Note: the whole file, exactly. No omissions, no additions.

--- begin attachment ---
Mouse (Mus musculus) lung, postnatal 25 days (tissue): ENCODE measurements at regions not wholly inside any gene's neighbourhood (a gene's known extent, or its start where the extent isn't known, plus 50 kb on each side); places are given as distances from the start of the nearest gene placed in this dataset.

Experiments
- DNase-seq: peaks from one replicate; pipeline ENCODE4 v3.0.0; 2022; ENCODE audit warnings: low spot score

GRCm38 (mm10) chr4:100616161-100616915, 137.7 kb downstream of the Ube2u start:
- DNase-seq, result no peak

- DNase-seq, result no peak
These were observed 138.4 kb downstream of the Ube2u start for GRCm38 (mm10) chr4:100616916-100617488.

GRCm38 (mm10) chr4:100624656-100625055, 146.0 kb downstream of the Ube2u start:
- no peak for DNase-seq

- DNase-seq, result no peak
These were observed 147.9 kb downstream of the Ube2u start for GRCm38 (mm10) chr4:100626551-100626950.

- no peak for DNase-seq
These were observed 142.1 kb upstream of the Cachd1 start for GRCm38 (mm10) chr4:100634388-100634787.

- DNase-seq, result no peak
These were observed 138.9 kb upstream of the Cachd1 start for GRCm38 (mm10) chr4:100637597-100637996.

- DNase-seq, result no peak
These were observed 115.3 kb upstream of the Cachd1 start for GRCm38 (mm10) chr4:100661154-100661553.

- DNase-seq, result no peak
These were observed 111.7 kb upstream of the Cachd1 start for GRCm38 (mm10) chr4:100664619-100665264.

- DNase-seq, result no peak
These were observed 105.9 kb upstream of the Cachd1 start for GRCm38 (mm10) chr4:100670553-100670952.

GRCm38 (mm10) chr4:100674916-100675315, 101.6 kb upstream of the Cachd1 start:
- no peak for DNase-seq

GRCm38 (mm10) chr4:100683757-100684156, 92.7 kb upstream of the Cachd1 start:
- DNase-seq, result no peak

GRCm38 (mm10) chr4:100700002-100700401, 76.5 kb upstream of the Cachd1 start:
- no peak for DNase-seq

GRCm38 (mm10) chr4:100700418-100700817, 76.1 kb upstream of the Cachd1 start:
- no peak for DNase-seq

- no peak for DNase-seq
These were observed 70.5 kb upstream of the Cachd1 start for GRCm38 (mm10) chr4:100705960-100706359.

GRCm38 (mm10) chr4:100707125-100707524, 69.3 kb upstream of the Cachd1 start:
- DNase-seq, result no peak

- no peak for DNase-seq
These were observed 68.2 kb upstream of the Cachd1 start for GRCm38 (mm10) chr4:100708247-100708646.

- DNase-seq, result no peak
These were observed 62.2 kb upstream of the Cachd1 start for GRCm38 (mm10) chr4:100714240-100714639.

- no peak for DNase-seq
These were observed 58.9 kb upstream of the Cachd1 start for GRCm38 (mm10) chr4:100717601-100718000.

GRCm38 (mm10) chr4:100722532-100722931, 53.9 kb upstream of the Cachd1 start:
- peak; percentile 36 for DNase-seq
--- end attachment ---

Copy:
Mouse (Mus musculus) lung, postnatal 25 days (tissue): ENCODE measurements at regions not wholly inside any gene's neighbourhood (a gene's known extent, or its start where the extent isn't known, plus 50 kb on each side); places are given as distances from the start of the nearest gene placed in this dataset.

Experiments
- DNase-seq: peaks from one replicate; pipeline ENCODE4 v3.0.0; 2022; ENCODE audit warnings: low spot score

GRCm38 (mm10) chr4:100616161-100616915, 137.7 kb downstream of the Ube2u start:
- DNase-seq, result no peak

- DNase-seq, result no peak
These were observed 138.4 kb downstream of the Ube2u start for GRCm38 (mm10) chr4:100616916-100617488.

GRCm38 (mm10) chr4:100624656-100625055, 146.0 kb downstream of the Ube2u start:
- no peak for DNase-seq

- DNase-seq, result no peak
These were observed 147.9 kb downstream of the Ube2u start for GRCm38 (mm10) chr4:100626551-100626950.

- no peak for DNase-seq
These were observed 142.1 kb upstream of the Cachd1 start for GRCm38 (mm10) chr4:100634388-100634787.

- DNase-seq, result no peak
These were observed 138.9 kb upstream of the Cachd1 start for GRCm38 (mm10) chr4:100637597-100637996.

- DNase-seq, result no peak
These were observed 115.3 kb upstream of the Cachd1 start for GRCm38 (mm10) chr4:100661154-100661553.

- DNase-seq, result no peak
These were observed 111.7 kb upstream of the Cachd1 start for GRCm38 (mm10) chr4:100664619-100665264.

- DNase-seq, result no peak
These were observed 105.9 kb upstream of the Cachd1 start for GRCm38 (mm10) chr4:100670553-100670952.

GRCm38 (mm10) chr4:100674916-100675315, 101.6 kb upstream of the Cachd1 start:
- no peak for DNase-seq

GRCm38 (mm10) chr4:100683757-100684156, 92.7 kb upstream of the Cachd1 start:
- DNase-seq, result no peak

GRCm38 (mm10) chr4:100700002-100700401, 76.5 kb upstream of the Cachd1 start:
- no peak for DNase-seq

GRCm38 (mm10) chr4:100700418-100700817, 76.1 kb upstream of the Cachd1 start:
- no peak for DNase-seq

- no peak for DNase-seq
These were observed 70.5 kb upstream of the Cachd1 start for GRCm38 (mm10) chr4:100705960-100706359.

GRCm38 (mm10) chr4:100707125-100707524, 69.3 kb upstream of the Cachd1 start:
- DNase-seq, result no peak

- no peak for DNase-seq
These were observed 68.2 kb upstream of the Cachd1 start for GRCm38 (mm10) chr4:100708247-100708646.

- DNase-seq, result no peak
These were observed 62.2 kb upstream of the Cachd1 start for GRCm38 (mm10) chr4:100714240-100714639.

- no peak for DNase-seq
These were observed 58.9 kb upstream of the Cachd1 start for GRCm38 (mm10) chr4:100717601-100718000.

GRCm38 (mm10) chr4:100722532-100722931, 53.9 kb upstream of the Cachd1 start:
- peak; percentile 36 for DNase-seq